The Megane doesn’t suffer from muscle-car syndrome. Seriously, if you wonder about the relevance of cars with 650bhp, the Trophy-R is a good reason why you can make a perfectly satisfying performance car with less than half that.
So it’s not got the drama of a serious engine note – more turbo whoosh than aural ‘experience’ – and it feels utterly dull inside, but once you’ve got used to the way that you can point it at any of the hairpins on the Nockalm and let the mechanical front diff drag the nose, it’s faintly addictive. Why? Because you can really use it. Repeatedly bash it off the rev-limiter, bung it at a corner and feel safe, small and intuitive.
The Nomad is hilariously, wantonly rapid
There’s no incipient lift-off oversteer, just comforting, easy-to-deal with understeer at the ragged edge, and a whole heap of fun in between. Much as I wanted not to like it – the harnesses are ridiculous – the Trophy-R is a real-world weapon. Stuff like this really helps when you’re in a place where the Armco is specific and patchy, and untidy has consequences.
The C63 is another surprise on the road. With sober, bordering on dull, looks, the AMG saloon looks like it might be the straight man of the group – here just to provide a counterpoint to all the other high-drama silliness. But that couldn’t be further from the truth.
Snarling, popping exhaust, tidy control, decent steering; the Mercedes sheds perceived weight when you go fast and goes the full AMG, with a twin-turbo 4.0-litre V8 that’s never found lacking. Switch everything off, and it’s actually slightly deranged, but more amenable than BMW’s M3. It’s absolutely brilliant. A business suit with boxer’s knuckles at the cuffs.
However, after many hours, and several trips up, down, and around the Nocky Hills, there were two cars that stood out. The Ferrari 458 Speciale and the Porsche Cayman GT4. If any two cars were made for mountain passes, it’s these two. They have several things in common: pointiness with a side-order of steering precision, a glory of naturally aspirated revs and predictable, generous grip.
The Ferrari is obviously the more theatrical, bouncing V8 Armageddon off every rock face and flat surface, reaming its gears and turning with the barest flicker of the steering wheel. It is, for all the pretension that the Ferrari brand brings, something almost transcendent. Everything you imagine a modern Ferrari to be, this is. Which makes it ironic to imagine that by the time you read this, the Speciale will be superseded by the turbocharged 488.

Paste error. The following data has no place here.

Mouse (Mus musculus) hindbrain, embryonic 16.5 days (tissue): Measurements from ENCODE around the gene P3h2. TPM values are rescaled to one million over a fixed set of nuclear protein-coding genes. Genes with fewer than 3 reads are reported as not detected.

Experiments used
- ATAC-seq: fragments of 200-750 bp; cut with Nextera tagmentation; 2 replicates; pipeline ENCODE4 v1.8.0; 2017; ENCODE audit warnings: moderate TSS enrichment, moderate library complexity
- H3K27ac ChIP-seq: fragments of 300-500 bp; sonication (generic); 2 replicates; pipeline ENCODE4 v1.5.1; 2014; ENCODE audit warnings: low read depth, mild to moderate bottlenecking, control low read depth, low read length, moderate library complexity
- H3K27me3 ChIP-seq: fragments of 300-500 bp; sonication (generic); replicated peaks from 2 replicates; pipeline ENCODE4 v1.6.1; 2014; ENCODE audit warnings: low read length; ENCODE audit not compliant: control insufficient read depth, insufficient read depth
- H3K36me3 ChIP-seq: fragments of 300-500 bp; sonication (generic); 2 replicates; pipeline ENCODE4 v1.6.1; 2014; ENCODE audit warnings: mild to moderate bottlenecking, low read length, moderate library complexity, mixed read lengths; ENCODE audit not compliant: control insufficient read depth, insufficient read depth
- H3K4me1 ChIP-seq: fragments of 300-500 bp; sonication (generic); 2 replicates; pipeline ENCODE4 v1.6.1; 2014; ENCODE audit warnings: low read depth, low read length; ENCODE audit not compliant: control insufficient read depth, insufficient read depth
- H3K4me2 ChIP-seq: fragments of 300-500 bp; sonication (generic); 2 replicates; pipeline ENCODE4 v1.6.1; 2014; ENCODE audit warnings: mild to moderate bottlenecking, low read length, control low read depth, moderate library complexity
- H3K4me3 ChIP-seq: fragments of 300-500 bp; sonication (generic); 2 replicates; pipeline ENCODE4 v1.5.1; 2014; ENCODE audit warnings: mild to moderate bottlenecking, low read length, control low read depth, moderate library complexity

The Ferrari also costs £208k, which makes the Cayman GT4 even more of a bargain. Here is a car that feels more 911 GT3 than warmed-up Cayman S. A car that polishes your inputs, refines your abilities. A manual gearbox that adds extra involvement, matches your downshifts as you brake and change direction, carving and slicing through the countryside with monotonous brilliance. The engine builds to a raw, mechanical climax, the suspension is firm but compliant, and there’s always more – more grip, more speed, more fun. It’s an almost seminal sports car at this price level. At any level. It dominated the track, and on real-world roads, it’s another flawless performance.
Two cars really stood out: the Ferrari 458 and the Cayman GT4
Having already winnowed the original field down from an exceptionally strong starting line-up, it’s no surprise that there isn’t a loser here. The Z06 doesn’t suit these roads, but given the right situation, there is nothing that can hold a candle to it for devastation per dollar. The Ferrari and Lamborghini are exceptional, each offering something entirely different on an experiential level, both incredibly satisfying on an emotional one.
The Megane would be a giant-killer if it were half the price, but for £37k it really ought to be this good, and the Merc C63 shows that you can have the calm as well as the storm. The GT4 is imperious, incredible and well worth selling a child for, and the Nomad stands out for being utterly stupid, but effortlessy desirable as a driving experience. Everyone present decided that as a toy, it doesn’t get any better.
I was pondering the thorny issue as I caught sight of a familiar overburdened VW as the light faded and we sliced down through the bottom of the hill in small convoy, noisy, silly, fast and fabulous. As the slightly panicked faces receded in the mirror, I decided that, no, I don’t want to swap. Not a single one of them.